One of the mysteries that still surround Covid-19 is how long and how strong the immunity the infected will acquire over time. In new analyses, researchers found that people who already had coronaviruses and were vaccinated with messenger RNA (mRNA) immunizers developed a ‘hybrid immunity’ and possibly more resistant to the SARS-CoV-2 variants.
In an article published in June in the scientific journal Science, Shane Crotty, an American immunologist at the La Jolla Institute in California, analyzed the immune response in people who have already contracted the disease. The results show that people who have had Covid-19 and were later vaccinated can show antibody responses 25 to 100 times greater.
Another study, which also supports this result, points out that neutralizing cells remain relatively unchanged between six and 12 months after infection and that vaccination further increases immunity.
This set of studies that bring together data on the immune response of infected patients encourages Paul Bieniasz, a virologist at Rockefeller University who helped lead several of the Covid-19 studies. According to him, with the results it can be expected that in the near future, people will be well protected against most and almost all variants of SARS-CoV-2.
In another research (not yet peer-reviewed), conducted with 14 patients who became infected with the virus in 2020 and were vaccinated with an mRNA immunizer, the results showed resistance to six different strains of the virus, including the Delta and Beta variants.
What is the mRNA vaccine
The body naturally uses RNA, a type of nucleic acid very similar to DNA, to make proteins. It works as an intermediary capable of exposing the information present in our genetic code. In other words, RNA helps in the transcription process of the genetic characteristics of individuals that are always contained in the DNA.
In the case of Covid-19, the Pfizer and Moderna vaccines use the mRNA to mimic the spike protein that is present in the coronavirus and that helps the virus invade human cells. Despite this, this copy introduced into our arm is not fatal like the original virus, but it is enough to create reactions in our body and activate the body’s defense cells.
After injection with the spike protein messenger, the body quickly destroys this vaccine mRNA, but creates absorbs the code it carries. The immune cells responsible for this process are called antigens. They spread information from the cell infected by the spike protein copy to other cells called T cells.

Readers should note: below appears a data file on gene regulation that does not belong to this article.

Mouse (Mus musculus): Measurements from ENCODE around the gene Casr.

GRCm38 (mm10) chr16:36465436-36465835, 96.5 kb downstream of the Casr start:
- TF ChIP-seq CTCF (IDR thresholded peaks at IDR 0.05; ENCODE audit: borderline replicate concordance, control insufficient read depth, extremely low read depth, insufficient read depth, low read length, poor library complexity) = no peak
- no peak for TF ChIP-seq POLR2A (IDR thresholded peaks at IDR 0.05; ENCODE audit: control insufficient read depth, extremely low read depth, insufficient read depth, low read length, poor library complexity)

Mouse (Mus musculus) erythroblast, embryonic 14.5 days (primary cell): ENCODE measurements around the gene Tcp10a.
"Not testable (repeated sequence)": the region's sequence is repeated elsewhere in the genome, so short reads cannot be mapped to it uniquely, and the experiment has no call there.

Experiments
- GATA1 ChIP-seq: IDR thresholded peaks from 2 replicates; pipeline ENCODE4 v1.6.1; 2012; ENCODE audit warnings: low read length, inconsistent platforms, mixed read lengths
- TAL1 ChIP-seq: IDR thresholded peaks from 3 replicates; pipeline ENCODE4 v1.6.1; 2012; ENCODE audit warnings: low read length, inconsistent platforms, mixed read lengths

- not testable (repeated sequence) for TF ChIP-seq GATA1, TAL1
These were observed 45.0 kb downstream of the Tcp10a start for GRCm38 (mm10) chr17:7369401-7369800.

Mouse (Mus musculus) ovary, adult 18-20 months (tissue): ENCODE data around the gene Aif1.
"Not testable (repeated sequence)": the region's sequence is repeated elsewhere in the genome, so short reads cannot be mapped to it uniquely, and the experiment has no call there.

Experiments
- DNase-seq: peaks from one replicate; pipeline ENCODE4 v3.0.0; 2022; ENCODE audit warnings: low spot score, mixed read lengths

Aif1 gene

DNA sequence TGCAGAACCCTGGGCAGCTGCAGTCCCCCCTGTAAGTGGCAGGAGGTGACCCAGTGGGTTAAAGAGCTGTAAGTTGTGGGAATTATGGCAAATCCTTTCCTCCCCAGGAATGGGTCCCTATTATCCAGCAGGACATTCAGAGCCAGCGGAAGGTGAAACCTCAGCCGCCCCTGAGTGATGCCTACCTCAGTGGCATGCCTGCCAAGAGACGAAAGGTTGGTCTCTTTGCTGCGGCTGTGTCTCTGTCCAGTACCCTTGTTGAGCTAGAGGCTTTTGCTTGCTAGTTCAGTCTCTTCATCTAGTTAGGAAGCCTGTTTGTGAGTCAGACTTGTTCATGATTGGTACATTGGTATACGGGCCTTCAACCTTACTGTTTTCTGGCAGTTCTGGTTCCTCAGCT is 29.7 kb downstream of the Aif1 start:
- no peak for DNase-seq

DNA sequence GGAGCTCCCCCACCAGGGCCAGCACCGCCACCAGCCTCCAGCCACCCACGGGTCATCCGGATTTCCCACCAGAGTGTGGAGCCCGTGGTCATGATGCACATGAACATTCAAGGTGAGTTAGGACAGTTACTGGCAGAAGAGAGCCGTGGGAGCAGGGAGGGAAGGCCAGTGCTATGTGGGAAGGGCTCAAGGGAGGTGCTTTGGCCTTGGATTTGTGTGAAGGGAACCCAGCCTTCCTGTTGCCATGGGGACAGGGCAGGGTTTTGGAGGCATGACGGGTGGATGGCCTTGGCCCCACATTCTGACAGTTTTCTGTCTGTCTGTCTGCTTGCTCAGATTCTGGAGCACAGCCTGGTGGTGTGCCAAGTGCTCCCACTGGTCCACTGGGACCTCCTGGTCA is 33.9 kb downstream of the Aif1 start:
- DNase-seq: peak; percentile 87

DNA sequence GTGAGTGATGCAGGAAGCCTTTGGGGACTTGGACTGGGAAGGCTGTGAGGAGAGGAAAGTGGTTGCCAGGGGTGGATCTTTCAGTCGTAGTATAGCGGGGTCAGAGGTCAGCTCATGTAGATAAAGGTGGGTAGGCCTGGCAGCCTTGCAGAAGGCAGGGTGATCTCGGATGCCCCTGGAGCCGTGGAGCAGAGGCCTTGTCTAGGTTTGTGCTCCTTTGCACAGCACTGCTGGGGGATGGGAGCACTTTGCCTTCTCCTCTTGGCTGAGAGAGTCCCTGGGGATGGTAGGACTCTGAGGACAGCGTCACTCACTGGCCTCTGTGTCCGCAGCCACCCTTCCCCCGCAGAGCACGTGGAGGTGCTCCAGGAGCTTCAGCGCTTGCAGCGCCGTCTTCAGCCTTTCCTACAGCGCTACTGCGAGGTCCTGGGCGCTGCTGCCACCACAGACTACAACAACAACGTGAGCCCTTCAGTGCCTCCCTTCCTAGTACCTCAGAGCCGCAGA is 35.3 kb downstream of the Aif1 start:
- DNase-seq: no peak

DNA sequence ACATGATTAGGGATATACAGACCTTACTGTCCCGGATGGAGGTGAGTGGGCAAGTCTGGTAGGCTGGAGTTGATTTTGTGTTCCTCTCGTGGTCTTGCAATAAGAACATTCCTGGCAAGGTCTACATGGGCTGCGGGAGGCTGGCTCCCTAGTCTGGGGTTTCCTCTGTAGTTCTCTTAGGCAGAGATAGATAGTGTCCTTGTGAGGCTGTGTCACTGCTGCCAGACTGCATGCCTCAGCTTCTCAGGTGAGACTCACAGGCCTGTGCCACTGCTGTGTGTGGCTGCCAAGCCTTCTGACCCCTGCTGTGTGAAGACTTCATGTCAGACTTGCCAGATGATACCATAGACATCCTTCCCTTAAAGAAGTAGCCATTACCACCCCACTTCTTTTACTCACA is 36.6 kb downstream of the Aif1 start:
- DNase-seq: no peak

T cells have immune functions of antiviral responses, or they produce cytokines or kill the infected cell. The moment it detects part of the spike protein, they emit an ‘alarm’ to other defense cells in the body so they can fight the infection.
After the first encounter with these viral agents, our body creates a ‘memory’ of their RNA. At this point, memory cells begin to be generated, which are long-lived and store information on how to destroy the antigen. If one day we cross paths with the virus again (as we do with the flu almost always), the defense response will be much faster and more effective due to the activation of the cells.
These memory cells can be weaker or stronger, depending on the case. Therefore, the body uses the so-called B lymphocyte, which is activated after recognizing the antigen and converts into a cell called plasma, which actually produces the antibodies.
Most of the time, these cells die as soon as they fight infection in our body, and are called short-lived plasma cells. However, in some cases they can last a lifetime.
At these times, they are stored in the bone marrow, called long-lived plasma cells. That’s why we have immunity against some types of virus that we had contact in childhood, such as measles, mumps and others.
Combination that is good
The combination of natural immunity and vaccine-induced immunity excites scientists, since after contact with the virus, the body produces defense cells and memory cells, which can help to inhibit coronavirus contagion even before the agent. reach the organism.
Despite the encouraging news, Hatziioannou told NPR he didn’t know if everyone who had Covid-19 and took the vaccine soon after will have the same ‘superimmunity’. According to the specialist, this analysis is extremely difficult to do and, for this reason, they evaluated few patients.
And who gets Covid-19 only after vaccination?
For this and other questions, researchers still do not have answers, as the evaluation time is very short.
What is known so far is that vaccines play a key role in lowering the risk of severe cases of the coronavirus, and that they help produce much more flexible antibodies capable of recognizing variants of the virus.
Something that, according to Bieniasz, could make the coronavirus part of a category of viruses that will only bring us a common flu or even a cold.